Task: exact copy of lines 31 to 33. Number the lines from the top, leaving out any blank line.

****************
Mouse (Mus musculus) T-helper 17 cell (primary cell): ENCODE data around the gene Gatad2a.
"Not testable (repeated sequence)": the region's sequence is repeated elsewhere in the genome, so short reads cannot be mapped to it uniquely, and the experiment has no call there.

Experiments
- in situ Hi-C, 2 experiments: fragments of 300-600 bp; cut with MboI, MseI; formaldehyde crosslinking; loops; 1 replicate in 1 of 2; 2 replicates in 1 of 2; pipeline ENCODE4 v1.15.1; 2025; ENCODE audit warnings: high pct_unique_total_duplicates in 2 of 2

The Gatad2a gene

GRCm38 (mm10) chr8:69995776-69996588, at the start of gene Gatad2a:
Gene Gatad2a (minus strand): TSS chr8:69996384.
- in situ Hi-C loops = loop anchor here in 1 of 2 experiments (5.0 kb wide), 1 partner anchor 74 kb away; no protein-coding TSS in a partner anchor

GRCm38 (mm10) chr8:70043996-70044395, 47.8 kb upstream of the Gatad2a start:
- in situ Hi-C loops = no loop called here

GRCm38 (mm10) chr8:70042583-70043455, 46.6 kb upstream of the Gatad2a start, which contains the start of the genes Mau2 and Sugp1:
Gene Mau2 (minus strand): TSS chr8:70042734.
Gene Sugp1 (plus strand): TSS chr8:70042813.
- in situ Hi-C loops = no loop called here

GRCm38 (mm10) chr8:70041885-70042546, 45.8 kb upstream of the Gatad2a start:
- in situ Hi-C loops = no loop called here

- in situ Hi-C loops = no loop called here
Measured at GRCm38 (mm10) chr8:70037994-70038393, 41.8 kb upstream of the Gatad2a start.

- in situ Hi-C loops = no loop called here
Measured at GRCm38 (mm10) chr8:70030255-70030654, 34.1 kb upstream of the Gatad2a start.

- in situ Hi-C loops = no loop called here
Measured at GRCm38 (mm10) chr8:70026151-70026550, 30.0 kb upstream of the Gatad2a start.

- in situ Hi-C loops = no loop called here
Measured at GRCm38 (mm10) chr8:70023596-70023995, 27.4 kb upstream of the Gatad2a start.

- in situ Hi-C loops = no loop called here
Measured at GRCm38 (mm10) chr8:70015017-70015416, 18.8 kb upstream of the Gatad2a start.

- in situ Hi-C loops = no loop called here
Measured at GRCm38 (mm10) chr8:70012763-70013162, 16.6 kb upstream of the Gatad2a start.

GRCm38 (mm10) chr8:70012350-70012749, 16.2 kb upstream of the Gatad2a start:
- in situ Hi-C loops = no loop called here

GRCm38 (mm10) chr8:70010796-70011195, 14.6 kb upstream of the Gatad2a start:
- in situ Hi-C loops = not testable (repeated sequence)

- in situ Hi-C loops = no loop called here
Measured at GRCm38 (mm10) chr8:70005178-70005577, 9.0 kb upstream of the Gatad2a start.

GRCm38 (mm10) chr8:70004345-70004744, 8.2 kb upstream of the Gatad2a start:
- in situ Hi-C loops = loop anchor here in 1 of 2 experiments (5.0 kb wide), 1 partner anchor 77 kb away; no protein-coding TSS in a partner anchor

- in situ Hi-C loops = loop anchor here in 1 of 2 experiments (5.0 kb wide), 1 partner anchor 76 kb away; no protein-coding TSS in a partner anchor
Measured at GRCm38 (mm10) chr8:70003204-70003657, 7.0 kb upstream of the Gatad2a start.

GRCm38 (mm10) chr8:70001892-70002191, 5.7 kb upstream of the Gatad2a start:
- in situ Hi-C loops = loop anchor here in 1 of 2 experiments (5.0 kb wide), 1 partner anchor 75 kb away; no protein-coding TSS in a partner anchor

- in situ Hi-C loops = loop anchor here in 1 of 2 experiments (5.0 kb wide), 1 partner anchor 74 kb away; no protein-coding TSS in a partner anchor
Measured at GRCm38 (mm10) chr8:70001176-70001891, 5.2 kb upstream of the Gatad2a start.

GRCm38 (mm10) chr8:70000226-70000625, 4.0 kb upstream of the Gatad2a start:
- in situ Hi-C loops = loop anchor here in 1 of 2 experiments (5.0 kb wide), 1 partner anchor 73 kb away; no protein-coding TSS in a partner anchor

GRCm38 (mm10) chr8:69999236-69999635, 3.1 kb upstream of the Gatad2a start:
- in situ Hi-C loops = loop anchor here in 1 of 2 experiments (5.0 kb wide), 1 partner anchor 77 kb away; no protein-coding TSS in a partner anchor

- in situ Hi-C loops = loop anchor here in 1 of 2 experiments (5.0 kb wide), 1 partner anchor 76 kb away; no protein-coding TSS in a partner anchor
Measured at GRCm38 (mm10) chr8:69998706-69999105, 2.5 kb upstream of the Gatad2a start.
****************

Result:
GRCm38 (mm10) chr8:70010796-70011195, 14.6 kb upstream of the Gatad2a start:
- in situ Hi-C loops = not testable (repeated sequence)

- in situ Hi-C loops = no loop called here